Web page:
Canidae, dog and coyote family
The IUCN lists this species as Near Threatened, an improvement from its previous status of “Critically Endangered”. The Living Desert has help in this recovery. We were involved in establishing and monitoring ex situ island populations while threats to the wild population were ameliorated. We also provided captive husbandry expertise and participation on the federal recovery team.
The Channel Islands off the coast of southern California. There are six distinct subspecies which are recognized, one on each of the islands where they occur. Each island fox population is recognized as a separate endemic or unique subspecies.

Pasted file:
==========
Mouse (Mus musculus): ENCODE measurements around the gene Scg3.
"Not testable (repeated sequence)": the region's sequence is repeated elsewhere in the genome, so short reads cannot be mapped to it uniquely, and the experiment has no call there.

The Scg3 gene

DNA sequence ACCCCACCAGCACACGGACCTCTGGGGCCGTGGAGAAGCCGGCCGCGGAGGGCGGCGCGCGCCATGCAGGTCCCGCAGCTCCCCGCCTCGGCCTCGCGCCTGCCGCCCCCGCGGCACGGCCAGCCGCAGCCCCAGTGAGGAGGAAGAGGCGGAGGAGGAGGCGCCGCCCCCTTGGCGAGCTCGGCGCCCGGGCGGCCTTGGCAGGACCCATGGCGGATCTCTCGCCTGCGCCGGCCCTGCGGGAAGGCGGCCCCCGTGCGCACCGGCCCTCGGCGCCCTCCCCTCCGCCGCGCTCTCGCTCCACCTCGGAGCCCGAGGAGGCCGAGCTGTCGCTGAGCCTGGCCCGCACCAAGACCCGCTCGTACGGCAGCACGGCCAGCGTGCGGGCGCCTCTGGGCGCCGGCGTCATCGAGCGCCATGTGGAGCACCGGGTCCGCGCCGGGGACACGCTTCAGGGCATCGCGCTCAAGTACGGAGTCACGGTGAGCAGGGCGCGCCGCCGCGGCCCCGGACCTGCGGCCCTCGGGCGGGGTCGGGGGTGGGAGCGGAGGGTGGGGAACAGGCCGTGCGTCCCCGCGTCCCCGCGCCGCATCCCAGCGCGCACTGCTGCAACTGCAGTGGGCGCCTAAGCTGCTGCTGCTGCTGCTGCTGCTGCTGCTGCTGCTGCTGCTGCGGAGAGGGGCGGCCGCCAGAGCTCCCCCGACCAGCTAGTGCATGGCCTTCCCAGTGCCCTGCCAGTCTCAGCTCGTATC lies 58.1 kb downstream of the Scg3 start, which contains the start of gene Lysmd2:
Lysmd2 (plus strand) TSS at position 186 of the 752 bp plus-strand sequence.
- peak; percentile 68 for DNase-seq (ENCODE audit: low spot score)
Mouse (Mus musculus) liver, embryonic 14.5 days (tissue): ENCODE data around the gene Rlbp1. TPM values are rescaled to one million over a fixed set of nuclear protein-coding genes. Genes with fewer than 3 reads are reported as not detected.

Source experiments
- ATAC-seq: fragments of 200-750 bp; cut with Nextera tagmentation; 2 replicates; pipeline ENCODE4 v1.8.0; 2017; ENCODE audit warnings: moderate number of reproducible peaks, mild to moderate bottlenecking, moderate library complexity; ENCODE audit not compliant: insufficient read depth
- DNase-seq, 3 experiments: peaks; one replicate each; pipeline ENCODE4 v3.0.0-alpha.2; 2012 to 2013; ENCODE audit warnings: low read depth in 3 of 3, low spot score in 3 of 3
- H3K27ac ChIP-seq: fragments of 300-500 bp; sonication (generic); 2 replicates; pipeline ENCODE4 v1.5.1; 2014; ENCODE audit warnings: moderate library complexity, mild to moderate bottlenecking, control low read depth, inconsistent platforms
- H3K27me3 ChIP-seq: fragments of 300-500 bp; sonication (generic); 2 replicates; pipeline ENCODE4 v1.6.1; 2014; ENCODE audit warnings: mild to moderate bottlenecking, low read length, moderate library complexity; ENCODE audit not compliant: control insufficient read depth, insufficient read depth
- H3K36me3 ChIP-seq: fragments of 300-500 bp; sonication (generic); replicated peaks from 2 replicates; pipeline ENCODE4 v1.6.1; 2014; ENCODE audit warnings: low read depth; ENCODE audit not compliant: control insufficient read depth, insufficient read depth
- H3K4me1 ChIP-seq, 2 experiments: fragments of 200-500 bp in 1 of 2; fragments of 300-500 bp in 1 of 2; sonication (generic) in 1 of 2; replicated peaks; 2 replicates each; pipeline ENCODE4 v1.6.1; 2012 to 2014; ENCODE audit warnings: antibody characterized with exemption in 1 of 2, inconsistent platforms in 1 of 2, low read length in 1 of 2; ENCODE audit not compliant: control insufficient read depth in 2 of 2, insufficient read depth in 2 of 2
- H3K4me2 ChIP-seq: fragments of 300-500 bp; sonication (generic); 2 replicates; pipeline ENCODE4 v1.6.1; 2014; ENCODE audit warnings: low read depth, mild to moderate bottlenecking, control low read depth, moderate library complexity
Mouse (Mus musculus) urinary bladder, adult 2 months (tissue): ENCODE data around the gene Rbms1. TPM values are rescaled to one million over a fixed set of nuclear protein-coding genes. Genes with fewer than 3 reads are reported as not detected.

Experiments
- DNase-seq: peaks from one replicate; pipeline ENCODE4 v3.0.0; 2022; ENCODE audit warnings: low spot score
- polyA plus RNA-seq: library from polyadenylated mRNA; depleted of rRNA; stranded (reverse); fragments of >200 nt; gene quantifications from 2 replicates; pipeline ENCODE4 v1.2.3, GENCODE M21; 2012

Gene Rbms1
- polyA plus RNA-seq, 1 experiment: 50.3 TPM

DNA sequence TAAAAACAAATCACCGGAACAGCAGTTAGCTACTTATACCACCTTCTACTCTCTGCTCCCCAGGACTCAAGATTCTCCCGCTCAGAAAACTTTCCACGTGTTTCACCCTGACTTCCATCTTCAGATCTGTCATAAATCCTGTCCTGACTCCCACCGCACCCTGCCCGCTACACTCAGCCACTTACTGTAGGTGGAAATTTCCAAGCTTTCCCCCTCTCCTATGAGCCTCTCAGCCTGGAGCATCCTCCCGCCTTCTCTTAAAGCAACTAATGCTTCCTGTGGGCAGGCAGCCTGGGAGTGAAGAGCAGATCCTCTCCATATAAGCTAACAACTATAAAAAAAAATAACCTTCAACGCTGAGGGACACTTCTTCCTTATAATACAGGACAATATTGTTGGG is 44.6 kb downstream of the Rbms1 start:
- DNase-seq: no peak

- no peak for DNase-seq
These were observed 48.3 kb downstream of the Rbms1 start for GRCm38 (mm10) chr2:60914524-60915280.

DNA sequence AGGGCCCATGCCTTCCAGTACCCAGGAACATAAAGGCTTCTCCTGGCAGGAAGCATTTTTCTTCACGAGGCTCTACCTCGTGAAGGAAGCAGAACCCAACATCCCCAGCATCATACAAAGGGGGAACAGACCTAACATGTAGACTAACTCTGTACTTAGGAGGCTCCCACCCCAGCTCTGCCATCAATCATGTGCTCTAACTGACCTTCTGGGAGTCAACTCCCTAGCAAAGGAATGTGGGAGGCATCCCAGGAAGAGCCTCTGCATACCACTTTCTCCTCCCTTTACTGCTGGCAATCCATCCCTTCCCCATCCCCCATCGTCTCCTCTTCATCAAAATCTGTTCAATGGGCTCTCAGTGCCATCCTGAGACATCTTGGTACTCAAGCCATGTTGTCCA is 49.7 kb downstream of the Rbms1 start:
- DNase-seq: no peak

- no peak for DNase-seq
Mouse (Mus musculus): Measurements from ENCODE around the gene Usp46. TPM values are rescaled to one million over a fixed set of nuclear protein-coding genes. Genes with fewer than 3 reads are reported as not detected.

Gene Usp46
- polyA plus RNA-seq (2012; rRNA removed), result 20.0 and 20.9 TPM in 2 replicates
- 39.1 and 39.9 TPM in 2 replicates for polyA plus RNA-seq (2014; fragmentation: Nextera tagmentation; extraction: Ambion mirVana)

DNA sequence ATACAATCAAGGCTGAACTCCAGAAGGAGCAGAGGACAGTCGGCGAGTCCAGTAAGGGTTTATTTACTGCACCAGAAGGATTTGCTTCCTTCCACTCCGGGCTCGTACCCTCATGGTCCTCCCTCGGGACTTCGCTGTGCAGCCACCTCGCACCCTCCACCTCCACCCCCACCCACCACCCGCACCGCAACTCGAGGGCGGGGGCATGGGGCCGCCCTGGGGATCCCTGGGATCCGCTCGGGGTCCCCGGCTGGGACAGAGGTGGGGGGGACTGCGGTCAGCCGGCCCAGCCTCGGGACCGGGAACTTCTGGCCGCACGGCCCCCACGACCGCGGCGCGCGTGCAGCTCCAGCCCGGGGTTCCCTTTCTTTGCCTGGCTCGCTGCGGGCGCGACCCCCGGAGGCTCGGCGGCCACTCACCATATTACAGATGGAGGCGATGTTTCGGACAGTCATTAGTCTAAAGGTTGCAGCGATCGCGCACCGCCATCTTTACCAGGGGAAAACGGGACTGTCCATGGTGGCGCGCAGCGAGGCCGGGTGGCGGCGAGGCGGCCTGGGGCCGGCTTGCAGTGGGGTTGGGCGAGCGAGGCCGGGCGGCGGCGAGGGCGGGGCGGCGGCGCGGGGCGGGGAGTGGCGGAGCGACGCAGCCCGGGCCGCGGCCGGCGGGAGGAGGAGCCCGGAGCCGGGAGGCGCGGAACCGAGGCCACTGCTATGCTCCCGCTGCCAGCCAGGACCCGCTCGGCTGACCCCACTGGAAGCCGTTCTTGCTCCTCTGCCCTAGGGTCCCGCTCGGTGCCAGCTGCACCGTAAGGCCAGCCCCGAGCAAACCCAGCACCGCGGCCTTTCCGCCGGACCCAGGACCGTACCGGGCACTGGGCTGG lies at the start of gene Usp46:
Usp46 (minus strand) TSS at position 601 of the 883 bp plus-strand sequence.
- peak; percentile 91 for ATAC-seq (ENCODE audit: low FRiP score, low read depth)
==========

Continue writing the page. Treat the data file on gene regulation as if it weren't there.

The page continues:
All habitats on the islands, including valley and foothill grasslands, coastal sage scrub, sand dunes, island chaparral, coastal oak and pine forests, and marshes.
Island foxes are thought to have evolved in the three largest northern Channel Islands and were moved to the three largest southern Channel Islands by the Chumash native people who traded with the Gabrielino people of the southern islands. The Chumash considered the fox to be a sacred animal–a pet of the sun, and possibly a dream helper. The Island Chumash performed a fox dance and probably used the pelts of foxes to make articles like arrow quivers, capes, and headdresses.